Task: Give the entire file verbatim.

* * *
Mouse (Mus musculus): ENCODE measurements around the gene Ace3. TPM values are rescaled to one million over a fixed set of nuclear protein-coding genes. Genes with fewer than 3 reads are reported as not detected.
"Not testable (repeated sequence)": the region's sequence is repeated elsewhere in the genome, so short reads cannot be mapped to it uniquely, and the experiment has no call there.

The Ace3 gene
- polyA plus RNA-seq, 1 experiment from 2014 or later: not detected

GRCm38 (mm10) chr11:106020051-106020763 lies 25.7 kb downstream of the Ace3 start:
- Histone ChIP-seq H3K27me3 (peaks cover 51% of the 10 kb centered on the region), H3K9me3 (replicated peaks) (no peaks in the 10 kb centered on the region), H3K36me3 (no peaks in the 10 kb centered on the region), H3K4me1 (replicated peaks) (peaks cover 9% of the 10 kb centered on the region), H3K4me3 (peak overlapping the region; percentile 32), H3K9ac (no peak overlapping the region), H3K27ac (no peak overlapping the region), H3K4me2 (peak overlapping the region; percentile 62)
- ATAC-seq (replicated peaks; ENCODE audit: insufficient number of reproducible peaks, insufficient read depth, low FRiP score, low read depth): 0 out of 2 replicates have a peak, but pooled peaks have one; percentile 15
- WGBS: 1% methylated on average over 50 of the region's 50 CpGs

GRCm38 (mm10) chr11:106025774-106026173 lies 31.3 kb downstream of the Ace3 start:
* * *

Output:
Mouse (Mus musculus): ENCODE measurements around the gene Ace3. TPM values are rescaled to one million over a fixed set of nuclear protein-coding genes. Genes with fewer than 3 reads are reported as not detected.
"Not testable (repeated sequence)": the region's sequence is repeated elsewhere in the genome, so short reads cannot be mapped to it uniquely, and the experiment has no call there.

The Ace3 gene
- polyA plus RNA-seq, 1 experiment from 2014 or later: not detected

GRCm38 (mm10) chr11:106020051-106020763 lies 25.7 kb downstream of the Ace3 start:
- Histone ChIP-seq H3K27me3 (peaks cover 51% of the 10 kb centered on the region), H3K9me3 (replicated peaks) (no peaks in the 10 kb centered on the region), H3K36me3 (no peaks in the 10 kb centered on the region), H3K4me1 (replicated peaks) (peaks cover 9% of the 10 kb centered on the region), H3K4me3 (peak overlapping the region; percentile 32), H3K9ac (no peak overlapping the region), H3K27ac (no peak overlapping the region), H3K4me2 (peak overlapping the region; percentile 62)
- ATAC-seq (replicated peaks; ENCODE audit: insufficient number of reproducible peaks, insufficient read depth, low FRiP score, low read depth): 0 out of 2 replicates have a peak, but pooled peaks have one; percentile 15
- WGBS: 1% methylated on average over 50 of the region's 50 CpGs

GRCm38 (mm10) chr11:106025774-106026173 lies 31.3 kb downstream of the Ace3 start: